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Consider a simple circuit with a battery and a resistor, connected by wires.

We usually treat the wires (excluding the resistor) as ideal conductors (no resistance). Therefore, we conclude that the voltage drop happens across the resistor only, meaning that the potential across any two points of the same wire (either from one end of the battery up to the start of the resistor, or from the end of the resistor to the other end of the battery) is the same.

If the potential across a wire is constant, and the electric field is the derivative of the potential, it means the electric field on any point on the wire is zero.

If the electric field is zero, it means no electric force is acting on charges in the wires and accelerate them.

The charges in the wires do move, though, so it appears electric field does act on them. What am I missing?

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    $\begingroup$ If the wires really had zero resistance, then the elections wouldn't need a force in order to keep moving. Remember $F=ma$. $\endgroup$
    – DanielSank
    Commented Sep 30, 2017 at 18:19
  • $\begingroup$ I had that in mind, but we expect an object at rest to stay at rest. Why would a single electron even start flowing? (I understand why that would happen at the moment of connection, but not why it happens in the middle of the process. Is the kinetic energy given by the chemical process of the battery?) $\endgroup$
    – Yiftach
    Commented Sep 30, 2017 at 18:24
  • $\begingroup$ @Yiftach There is a potential difference between the two ends of the battery which gives the push $\endgroup$
    – jim
    Commented Sep 30, 2017 at 19:09
  • $\begingroup$ @jim But a potential difference between two "far" points does not cause charge to start flowing from one to the other- the field at the charge's exact spot does. And even though there is a potential difference between these two points, there is apparently no field. $\endgroup$
    – Yiftach
    Commented Sep 30, 2017 at 19:17
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    $\begingroup$ @Yiftach If there is a potential difference, then there is a field. $\endgroup$
    – J. Murray
    Commented Sep 30, 2017 at 19:33

3 Answers 3

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We usually treat the wires (excluding the resistor) as ideal conductors (no resistance)

This is true in ideal circuit theory where, to model a physical wire with resistance, we actually add an ideal resistor to the circuit to account for the voltage drop across the physical wire (we can also add an ideal inductor for the self-inductance of the wire etc.)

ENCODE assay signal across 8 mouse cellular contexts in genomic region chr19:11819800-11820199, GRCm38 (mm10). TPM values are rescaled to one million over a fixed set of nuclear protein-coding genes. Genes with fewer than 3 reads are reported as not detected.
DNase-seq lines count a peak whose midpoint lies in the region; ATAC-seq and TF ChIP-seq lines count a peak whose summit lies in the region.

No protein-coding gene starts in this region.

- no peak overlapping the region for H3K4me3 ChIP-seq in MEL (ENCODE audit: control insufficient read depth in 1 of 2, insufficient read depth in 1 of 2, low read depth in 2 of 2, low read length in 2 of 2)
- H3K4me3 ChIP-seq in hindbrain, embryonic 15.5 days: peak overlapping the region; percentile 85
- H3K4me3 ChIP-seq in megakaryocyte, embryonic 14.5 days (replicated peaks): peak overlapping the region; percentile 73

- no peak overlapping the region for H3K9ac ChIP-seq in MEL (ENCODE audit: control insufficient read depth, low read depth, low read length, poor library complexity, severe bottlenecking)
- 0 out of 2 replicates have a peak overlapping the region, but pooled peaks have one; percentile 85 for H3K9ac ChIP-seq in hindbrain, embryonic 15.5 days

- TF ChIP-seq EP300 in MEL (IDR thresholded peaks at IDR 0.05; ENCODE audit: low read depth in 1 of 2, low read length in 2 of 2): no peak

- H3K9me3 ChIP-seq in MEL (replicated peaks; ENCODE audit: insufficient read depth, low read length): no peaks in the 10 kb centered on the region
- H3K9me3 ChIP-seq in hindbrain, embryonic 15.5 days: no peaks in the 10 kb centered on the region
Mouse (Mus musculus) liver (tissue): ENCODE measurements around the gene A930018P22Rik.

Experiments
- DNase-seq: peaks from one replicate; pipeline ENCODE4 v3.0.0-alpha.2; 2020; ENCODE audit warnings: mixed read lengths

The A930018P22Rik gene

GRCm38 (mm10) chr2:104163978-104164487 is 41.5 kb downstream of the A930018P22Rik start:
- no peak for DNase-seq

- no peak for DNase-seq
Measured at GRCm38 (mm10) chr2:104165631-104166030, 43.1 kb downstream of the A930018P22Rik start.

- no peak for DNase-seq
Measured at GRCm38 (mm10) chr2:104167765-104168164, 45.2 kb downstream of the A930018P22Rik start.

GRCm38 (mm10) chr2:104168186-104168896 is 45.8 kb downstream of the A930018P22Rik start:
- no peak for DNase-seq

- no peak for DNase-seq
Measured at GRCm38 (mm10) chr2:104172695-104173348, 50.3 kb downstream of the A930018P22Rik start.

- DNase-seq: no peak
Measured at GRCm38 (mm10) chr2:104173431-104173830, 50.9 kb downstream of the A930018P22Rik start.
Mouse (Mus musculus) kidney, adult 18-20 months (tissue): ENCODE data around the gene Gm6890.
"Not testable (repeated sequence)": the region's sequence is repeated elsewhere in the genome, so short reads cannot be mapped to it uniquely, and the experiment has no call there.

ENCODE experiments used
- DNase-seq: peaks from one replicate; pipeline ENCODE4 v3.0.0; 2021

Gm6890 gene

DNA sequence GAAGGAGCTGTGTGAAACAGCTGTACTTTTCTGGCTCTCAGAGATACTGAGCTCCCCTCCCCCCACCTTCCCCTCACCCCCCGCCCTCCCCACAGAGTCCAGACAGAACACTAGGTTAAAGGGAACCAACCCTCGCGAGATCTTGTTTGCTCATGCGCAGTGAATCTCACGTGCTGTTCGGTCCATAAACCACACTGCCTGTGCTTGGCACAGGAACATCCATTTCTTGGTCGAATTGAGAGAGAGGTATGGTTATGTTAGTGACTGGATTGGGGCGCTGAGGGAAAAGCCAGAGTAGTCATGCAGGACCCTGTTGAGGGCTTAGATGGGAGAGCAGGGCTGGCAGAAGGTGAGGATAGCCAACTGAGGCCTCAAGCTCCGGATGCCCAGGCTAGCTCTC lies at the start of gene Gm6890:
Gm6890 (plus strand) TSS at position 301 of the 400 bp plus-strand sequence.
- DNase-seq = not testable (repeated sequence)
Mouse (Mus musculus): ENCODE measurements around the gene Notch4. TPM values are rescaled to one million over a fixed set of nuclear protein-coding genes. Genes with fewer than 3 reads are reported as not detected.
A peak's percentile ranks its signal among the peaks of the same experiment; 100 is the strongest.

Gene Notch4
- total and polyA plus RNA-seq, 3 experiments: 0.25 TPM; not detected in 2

For a physical circuit, the zero resistance wire is a good approximation in the case that the resistance of the connecting wires is insignificant compared to the total resistance.

If the electric field is zero, it means no electric force is acting on charges in the wires and accelerate them.

Correct and, for the DC case that you've stipulated, this is exactly what we want otherwise the current would be changing in contradiction to the stationary assumption.

The charges in the wires do move, though, so it appears electric field does act on them.

Why? In the previous quote, you correctly state that an electric field accelerates the (mobile) charge. But move is not a synonym for accelerated.

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You can think of $R$ as a parameter that models the resistance of the entire wire. In real circuits there is a nonzero electric field in every point of the wire, and each tiny section of the wire has some resitance.

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  • $\begingroup$ I understand what happens in reality, my question regards theory. Only in theory do we treat the potential across the wire as constant, and I'm asking how that model can be correct even if we truly had wires with zero resistance. $\endgroup$
    – Yiftach
    Commented Sep 30, 2017 at 19:25
  • $\begingroup$ Not if a wire is a superconductor. $\endgroup$
    – safesphere
    Commented Sep 30, 2017 at 23:38
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The problem here is that you give physical relevance and interpretation to the non-physical approximations of your model. A real wire has finite resistance and a finite voltage across it. However, if the resistance (and thus voltage) is very small in comparison to the voltages across other components then this voltage can be ignored to simplify calculation. The approximation of 'treat small voltages as zero' has no physical meaning for the components effected by these voltages, and as such trying to figure out how an object behaves with zero voltage across it is not the correct interpretation.

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  • $\begingroup$ Superconductors are very much physical and have a zero resistance. $\endgroup$
    – safesphere
    Commented Sep 30, 2017 at 23:43
  • $\begingroup$ Ok, but we're not assuming copper is a superconductor, so my assertion that this is not a physical property is correct. $\endgroup$
    – Eddy
    Commented Sep 30, 2017 at 23:45
  • $\begingroup$ I believe the OP does assume superconductivity in his question by saying, "We usually treat the wires (excluding the resistor) as ideal conductors (no resistance)." $\endgroup$
    – safesphere
    Commented Sep 30, 2017 at 23:47
  • $\begingroup$ Well, maybe, but my guess would be that the OP is looking at standard circuit diagrams where the resistivity of copper cables is ignored, and this is what's confused them. If they are looking at superconducting wires I would have thought that would be more explicit. $\endgroup$
    – Eddy
    Commented Sep 30, 2017 at 23:53
  • $\begingroup$ See en.m.wikipedia.org/wiki/Perfect_conductor?wprov=sfla1 $\endgroup$
    – Eddy
    Commented Sep 30, 2017 at 23:53

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